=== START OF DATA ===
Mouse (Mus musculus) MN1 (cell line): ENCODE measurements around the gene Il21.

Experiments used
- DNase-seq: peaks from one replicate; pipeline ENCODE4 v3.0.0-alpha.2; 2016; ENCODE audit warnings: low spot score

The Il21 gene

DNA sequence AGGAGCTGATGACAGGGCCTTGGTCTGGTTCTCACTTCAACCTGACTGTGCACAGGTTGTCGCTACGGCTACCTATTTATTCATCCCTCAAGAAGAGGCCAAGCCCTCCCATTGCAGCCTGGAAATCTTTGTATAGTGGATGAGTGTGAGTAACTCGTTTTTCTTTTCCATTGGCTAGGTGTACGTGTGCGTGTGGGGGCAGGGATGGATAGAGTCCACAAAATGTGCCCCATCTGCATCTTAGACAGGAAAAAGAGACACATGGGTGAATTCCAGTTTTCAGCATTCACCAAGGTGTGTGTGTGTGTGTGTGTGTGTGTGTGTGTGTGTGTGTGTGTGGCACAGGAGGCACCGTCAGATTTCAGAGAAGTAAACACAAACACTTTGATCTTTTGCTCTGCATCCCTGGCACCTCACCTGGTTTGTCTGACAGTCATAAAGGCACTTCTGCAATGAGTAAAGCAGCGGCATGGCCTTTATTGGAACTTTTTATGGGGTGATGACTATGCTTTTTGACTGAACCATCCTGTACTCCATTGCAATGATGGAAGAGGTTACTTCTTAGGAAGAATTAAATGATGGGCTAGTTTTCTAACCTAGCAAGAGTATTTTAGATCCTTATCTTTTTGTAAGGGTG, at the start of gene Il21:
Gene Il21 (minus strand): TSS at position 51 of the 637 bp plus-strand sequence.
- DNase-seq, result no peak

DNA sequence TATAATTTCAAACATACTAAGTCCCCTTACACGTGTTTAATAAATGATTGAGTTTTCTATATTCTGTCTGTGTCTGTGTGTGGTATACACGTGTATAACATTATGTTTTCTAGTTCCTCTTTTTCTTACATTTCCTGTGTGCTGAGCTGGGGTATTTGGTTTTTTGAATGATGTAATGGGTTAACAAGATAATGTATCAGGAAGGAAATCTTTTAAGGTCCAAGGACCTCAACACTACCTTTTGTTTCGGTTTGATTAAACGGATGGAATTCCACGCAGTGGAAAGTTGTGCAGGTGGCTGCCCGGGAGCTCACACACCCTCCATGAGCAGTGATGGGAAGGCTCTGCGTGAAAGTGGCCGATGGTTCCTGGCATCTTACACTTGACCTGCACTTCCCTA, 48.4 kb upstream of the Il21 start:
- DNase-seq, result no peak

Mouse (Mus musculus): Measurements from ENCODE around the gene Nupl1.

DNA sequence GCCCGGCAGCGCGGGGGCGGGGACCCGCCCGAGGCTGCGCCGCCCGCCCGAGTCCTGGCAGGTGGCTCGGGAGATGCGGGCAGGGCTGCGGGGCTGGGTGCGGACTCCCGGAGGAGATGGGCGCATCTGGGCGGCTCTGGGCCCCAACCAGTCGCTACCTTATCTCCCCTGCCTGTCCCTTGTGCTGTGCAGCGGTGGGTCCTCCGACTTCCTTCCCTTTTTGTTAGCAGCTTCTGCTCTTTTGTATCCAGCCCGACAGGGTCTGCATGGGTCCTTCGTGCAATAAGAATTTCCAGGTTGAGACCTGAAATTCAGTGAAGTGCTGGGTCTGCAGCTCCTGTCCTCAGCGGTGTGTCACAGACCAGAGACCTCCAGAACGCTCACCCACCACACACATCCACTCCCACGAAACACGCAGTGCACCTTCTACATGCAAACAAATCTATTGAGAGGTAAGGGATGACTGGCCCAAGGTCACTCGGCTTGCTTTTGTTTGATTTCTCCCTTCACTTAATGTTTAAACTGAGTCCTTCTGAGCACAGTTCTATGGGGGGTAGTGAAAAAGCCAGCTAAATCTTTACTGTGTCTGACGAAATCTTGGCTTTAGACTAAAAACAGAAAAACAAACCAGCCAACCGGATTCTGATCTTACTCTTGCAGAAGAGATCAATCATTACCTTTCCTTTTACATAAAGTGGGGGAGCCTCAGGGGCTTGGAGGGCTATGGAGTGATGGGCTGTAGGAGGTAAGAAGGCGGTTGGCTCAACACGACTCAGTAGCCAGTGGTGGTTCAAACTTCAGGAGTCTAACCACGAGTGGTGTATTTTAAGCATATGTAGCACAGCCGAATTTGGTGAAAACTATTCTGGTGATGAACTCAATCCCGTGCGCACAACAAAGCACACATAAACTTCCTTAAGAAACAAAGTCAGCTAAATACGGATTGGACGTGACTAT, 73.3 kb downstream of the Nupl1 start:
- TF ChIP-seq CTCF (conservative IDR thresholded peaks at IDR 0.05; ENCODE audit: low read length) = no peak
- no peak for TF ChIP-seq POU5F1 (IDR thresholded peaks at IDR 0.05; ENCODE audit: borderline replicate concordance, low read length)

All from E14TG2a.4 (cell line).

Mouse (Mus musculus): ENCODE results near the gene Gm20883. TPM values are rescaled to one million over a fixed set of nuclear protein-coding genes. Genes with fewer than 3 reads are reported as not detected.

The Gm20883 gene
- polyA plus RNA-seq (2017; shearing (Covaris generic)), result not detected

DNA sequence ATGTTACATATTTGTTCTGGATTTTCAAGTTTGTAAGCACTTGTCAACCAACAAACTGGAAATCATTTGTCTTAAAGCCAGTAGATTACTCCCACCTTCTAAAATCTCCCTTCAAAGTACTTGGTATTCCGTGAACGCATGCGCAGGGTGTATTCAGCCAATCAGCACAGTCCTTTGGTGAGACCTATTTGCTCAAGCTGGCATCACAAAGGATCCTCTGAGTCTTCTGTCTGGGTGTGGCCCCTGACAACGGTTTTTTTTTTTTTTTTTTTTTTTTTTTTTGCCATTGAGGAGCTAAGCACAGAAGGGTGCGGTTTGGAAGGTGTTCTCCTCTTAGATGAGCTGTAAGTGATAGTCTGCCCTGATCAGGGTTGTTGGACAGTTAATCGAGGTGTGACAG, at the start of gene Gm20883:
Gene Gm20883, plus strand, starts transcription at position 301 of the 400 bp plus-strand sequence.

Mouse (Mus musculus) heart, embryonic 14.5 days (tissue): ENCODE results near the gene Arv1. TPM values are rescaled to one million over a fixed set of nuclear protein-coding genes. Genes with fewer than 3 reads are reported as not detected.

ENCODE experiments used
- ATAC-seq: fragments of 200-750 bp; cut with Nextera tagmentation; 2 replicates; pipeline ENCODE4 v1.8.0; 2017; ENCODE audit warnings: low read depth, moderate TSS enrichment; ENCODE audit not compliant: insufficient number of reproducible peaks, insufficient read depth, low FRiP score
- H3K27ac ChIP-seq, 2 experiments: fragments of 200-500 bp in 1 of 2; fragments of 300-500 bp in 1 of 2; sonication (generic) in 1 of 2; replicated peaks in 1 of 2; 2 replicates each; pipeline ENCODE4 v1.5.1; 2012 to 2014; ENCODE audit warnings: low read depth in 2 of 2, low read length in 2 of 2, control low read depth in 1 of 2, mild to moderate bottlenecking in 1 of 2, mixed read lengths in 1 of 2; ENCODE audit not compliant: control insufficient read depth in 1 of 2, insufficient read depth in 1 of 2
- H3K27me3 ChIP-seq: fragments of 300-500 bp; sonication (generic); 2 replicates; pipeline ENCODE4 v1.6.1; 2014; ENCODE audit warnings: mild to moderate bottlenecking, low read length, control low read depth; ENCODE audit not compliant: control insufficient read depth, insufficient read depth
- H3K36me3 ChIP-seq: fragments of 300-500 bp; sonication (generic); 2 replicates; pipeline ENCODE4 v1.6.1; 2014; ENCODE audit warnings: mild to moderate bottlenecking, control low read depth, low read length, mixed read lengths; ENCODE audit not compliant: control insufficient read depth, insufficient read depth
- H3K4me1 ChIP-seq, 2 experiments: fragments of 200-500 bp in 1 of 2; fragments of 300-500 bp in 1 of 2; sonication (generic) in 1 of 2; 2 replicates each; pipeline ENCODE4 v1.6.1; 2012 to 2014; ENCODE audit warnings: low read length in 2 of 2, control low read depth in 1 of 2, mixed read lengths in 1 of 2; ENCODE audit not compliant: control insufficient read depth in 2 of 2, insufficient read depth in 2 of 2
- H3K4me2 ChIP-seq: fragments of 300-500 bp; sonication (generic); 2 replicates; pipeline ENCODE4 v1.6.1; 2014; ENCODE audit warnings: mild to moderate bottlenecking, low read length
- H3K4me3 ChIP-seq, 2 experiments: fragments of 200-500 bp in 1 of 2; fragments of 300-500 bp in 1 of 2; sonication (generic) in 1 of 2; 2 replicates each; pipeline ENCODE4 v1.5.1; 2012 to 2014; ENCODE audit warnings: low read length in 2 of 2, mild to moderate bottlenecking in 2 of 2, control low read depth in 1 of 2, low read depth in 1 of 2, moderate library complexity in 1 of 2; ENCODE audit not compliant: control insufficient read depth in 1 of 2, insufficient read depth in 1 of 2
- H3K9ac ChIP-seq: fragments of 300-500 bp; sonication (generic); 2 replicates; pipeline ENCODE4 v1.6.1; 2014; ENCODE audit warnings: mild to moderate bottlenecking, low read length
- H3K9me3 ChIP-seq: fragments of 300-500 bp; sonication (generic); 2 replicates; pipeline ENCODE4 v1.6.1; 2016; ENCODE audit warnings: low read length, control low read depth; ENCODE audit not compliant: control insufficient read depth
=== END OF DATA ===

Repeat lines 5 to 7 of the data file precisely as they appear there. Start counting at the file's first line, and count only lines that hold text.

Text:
DNA sequence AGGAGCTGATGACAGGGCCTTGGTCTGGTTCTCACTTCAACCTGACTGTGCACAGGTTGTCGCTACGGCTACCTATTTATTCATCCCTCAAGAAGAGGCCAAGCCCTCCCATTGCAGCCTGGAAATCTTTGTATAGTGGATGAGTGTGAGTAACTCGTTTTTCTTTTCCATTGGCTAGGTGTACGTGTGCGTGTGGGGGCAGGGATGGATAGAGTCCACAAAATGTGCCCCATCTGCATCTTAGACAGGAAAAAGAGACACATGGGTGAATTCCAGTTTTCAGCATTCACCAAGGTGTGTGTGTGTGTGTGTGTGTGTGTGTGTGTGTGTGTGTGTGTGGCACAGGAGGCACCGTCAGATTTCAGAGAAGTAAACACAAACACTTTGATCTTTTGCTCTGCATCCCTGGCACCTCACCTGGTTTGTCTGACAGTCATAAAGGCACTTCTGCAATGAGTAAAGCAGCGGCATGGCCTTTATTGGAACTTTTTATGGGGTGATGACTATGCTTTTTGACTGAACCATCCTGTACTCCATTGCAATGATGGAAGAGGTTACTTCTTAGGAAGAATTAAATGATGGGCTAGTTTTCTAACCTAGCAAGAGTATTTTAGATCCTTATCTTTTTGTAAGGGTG, at the start of gene Il21:
Gene Il21 (minus strand): TSS at position 51 of the 637 bp plus-strand sequence.
- DNase-seq, result no peak